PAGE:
"Even a great school can still have a group of students not achieving. And if you don't make them count, no one will care about them."
Those harsh words were said by long-time educator Sharon Brittingham, who has seen how indifferent some in schools can be to the needs of some students. For the past few years she has been coaching principals throughout Delaware, but her formative experience was as principal of Frankford Elementary School in rural Delaware.
When she arrived at Frankford in 1997, she found a school that had long identified many of its African American children as needing special education services -- and then separated the special education students from the other students. This practice, plus the disproportionate discipline of African American students, had been identified by the federal Office of Civil Rights as discriminatory and part of a pattern in its Indian River School District as well as in nine other districts in Delaware.
"When I got to Frankford," Brittingham said, "every excuse was used."
'I had their parents and they were dumb.'
'You can't imagine where they live.'
'They can't do homework -- their parents are too dumb to help.'
'Dumb is dumb is dumb. We're doing everything we can.'"
Brittingham was shocked. "If you don't believe that you can teach all students, why are you taking a paycheck?" she said she would ask teachers.
But she was facing a culture of indifference and neglect that had grown over years. The first thing she did was integrate the special education classes in with the regular classes, sending special education teachers in to help classroom teachers. She set up classes before school, after school and during lunch for those kids who needed more instruction. She provided all teachers a lot of professional development in how to teach reading, how to teach math and how to manage classrooms. She did not allow excuses.
"You have to believe the students can meet high standards; but you also have to believe the teachers can meet high standards," she said years later. Some teachers ended up leaving; others found themselves stunned at how much higher students could achieve than they had ever expected when they changed their practices.
"We saw phenomenal results when special education students' scores were disaggregated and they were expected to achieve," Brittingham said. Within a few years, just about every student at Frankford -- just about all of whom met the criteria for free and reduced-price meals -- were meeting state reading and math standards, making it one of the top-performing schools in the state and winner of Education Trust's Dispelling the Myth Award. The school never had trouble meeting the federal No Child Left Behind (NCLB) targets.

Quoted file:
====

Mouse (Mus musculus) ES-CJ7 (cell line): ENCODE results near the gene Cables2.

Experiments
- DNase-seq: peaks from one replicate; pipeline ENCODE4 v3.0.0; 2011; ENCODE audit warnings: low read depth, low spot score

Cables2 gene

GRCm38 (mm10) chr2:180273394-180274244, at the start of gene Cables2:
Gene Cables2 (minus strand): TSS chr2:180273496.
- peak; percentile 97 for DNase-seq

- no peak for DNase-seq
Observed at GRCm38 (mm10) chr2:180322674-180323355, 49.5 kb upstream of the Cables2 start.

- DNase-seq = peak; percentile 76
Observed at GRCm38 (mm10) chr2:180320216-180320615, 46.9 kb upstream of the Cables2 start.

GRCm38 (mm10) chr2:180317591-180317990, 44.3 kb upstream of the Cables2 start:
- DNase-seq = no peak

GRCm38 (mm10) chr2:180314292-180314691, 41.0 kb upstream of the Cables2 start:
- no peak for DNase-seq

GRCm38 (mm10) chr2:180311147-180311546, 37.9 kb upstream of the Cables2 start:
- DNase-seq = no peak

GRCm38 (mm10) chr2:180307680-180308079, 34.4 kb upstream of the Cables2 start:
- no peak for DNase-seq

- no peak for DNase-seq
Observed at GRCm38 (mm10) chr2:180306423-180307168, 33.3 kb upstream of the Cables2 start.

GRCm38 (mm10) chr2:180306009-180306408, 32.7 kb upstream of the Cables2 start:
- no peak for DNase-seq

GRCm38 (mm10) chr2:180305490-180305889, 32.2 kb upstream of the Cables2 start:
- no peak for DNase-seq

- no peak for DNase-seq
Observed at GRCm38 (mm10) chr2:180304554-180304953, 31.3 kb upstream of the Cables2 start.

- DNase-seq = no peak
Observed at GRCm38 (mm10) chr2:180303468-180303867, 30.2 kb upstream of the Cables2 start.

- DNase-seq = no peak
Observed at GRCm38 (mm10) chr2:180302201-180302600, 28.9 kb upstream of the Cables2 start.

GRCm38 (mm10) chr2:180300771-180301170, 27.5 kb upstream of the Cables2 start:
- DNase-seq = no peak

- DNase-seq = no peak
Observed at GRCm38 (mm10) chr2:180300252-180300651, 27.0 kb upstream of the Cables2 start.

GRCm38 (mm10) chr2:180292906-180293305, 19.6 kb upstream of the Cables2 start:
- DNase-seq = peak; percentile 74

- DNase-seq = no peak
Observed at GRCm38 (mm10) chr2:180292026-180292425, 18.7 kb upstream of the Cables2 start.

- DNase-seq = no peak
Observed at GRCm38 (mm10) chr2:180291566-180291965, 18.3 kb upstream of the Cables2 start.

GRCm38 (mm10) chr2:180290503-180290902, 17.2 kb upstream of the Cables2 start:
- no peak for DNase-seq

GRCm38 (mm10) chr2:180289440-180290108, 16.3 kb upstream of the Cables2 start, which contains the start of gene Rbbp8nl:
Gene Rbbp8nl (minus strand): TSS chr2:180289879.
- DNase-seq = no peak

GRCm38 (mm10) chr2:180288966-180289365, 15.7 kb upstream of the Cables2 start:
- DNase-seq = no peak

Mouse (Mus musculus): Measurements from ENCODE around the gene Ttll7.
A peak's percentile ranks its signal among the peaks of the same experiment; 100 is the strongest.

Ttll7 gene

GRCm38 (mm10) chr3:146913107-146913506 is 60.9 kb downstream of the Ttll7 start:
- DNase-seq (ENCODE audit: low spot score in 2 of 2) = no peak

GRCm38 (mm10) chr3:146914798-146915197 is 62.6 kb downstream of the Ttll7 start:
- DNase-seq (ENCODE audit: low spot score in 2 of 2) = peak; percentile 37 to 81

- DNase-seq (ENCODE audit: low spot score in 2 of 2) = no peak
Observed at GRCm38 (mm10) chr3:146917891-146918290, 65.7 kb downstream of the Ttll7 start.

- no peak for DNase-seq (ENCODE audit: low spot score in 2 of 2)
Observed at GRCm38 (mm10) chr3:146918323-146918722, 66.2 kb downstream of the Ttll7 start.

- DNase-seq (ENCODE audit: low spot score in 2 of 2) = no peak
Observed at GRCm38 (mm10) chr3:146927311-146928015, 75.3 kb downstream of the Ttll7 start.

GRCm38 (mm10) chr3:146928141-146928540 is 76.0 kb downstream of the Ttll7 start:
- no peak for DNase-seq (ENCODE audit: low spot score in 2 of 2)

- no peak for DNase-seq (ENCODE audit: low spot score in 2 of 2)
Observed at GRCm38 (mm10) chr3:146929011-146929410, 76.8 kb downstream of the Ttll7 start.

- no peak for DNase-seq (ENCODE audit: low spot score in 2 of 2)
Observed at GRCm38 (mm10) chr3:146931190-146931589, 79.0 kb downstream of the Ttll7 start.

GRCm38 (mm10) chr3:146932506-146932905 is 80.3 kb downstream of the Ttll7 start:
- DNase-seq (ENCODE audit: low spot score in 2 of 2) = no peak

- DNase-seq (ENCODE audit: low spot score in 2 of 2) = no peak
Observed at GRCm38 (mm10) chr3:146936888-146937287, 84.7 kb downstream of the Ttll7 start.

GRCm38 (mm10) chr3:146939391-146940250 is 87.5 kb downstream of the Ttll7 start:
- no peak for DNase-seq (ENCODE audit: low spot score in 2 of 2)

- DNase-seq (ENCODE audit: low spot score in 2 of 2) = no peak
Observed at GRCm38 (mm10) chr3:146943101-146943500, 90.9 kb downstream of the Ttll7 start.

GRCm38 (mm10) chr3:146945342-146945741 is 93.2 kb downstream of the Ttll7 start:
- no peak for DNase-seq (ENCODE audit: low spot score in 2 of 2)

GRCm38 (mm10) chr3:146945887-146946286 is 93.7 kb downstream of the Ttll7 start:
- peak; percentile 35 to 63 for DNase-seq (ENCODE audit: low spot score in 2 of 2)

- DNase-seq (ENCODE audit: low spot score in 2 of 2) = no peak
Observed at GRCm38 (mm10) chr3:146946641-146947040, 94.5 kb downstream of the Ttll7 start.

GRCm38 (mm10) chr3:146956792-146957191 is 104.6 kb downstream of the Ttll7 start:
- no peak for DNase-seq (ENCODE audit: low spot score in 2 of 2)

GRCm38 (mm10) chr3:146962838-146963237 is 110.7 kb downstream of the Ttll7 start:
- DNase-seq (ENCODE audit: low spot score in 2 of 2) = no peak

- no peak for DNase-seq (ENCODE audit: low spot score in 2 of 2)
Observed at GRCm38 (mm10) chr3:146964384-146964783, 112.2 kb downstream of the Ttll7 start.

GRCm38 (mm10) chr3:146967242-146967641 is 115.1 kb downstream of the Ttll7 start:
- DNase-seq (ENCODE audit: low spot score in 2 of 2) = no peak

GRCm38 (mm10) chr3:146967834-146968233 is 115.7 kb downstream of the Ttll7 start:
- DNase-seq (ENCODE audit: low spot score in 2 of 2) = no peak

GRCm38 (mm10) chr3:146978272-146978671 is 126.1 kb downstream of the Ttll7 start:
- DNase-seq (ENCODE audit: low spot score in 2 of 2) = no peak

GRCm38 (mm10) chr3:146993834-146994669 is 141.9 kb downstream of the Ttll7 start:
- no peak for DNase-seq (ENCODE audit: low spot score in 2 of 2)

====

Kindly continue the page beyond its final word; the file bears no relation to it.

And that remained the case for as long as Brittingham was principal. (For more about Frankford when Brittingham was principal, see It's Being Done: Academic Success in Unexpected Schools, Harvard Education Press, 2007.)
The school faltered a bit under the next principal, but has rebounded under the current principal, Charlynne Hopkins. In fact, it was recently awarded the National Blue Ribbon Award. "All our children can do very well and will do very well," Hopkins said, with the same spirit as Brittingham.
Today not only is Frankford (now named John M. Clayton Elementary) toward the top of the state in terms of achievement, but all the elementary schools in Indian River School District are collectively at the top of the state. And that with 60 percent of its students coming from low-income families.
"I still say the partnership between Indian River School District and the federal Office of Civil Rights, together with NCLB, led to Indian River's current success," Brittingham said. "The district could no longer ignore the children of color, the low-income and special needs students."
All of which is why Brittingham is very concerned about the direction the Senate appears to be going in its reauthorization of the Elementary and Secondary Education Act. Right now, the bill that left the committee doesn't say that states have to do anything if a group of students in a school fails year after year to achieve state-set expectations.
She saw what that meant at Frankford, and she is worried that schools could revert back to a time when teachers didn't bother teaching a group of students because they just consider that "dumb is dumb is dumb."
For Brittingham, there is no such thing as "dumb" kids -- there are just kids who need to be taught.